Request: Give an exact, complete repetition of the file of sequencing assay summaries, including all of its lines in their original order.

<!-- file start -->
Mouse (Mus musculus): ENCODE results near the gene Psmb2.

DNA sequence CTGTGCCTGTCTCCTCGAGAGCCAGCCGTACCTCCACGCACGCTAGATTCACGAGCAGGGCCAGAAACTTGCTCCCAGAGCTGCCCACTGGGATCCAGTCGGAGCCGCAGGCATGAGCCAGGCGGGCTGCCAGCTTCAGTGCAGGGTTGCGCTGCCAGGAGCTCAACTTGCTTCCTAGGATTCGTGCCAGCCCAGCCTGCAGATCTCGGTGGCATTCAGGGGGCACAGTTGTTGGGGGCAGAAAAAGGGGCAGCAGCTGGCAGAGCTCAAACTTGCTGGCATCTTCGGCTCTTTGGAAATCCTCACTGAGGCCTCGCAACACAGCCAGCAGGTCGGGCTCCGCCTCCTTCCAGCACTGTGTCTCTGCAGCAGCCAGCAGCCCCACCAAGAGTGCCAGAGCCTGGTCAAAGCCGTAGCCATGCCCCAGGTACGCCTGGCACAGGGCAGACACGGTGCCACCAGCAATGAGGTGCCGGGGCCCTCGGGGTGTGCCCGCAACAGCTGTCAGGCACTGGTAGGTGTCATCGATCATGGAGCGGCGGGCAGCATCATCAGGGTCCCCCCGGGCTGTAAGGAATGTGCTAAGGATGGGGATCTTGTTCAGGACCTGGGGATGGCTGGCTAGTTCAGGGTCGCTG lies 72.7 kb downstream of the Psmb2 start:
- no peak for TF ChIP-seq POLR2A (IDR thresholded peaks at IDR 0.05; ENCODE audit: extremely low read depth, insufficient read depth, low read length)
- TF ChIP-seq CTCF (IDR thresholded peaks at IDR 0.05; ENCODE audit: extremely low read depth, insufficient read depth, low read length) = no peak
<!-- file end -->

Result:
Mouse (Mus musculus): ENCODE results near the gene Psmb2.

DNA sequence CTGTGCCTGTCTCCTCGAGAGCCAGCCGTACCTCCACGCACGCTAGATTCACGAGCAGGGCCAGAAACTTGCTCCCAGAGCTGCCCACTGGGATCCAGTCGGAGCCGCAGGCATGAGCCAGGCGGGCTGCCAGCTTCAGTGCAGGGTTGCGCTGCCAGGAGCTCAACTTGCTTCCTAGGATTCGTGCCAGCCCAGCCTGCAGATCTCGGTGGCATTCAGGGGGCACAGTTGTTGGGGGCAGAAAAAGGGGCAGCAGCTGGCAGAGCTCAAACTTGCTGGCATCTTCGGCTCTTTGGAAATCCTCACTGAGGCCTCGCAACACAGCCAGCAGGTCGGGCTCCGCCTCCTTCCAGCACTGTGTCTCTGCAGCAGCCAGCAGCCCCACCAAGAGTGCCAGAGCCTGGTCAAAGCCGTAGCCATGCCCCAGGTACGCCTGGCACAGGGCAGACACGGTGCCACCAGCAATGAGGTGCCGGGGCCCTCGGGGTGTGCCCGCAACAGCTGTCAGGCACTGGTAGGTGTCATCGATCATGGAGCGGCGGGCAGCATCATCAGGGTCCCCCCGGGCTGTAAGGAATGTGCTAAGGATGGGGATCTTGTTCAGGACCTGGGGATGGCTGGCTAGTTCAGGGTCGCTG lies 72.7 kb downstream of the Psmb2 start:
- no peak for TF ChIP-seq POLR2A (IDR thresholded peaks at IDR 0.05; ENCODE audit: extremely low read depth, insufficient read depth, low read length)
- TF ChIP-seq CTCF (IDR thresholded peaks at IDR 0.05; ENCODE audit: extremely low read depth, insufficient read depth, low read length) = no peak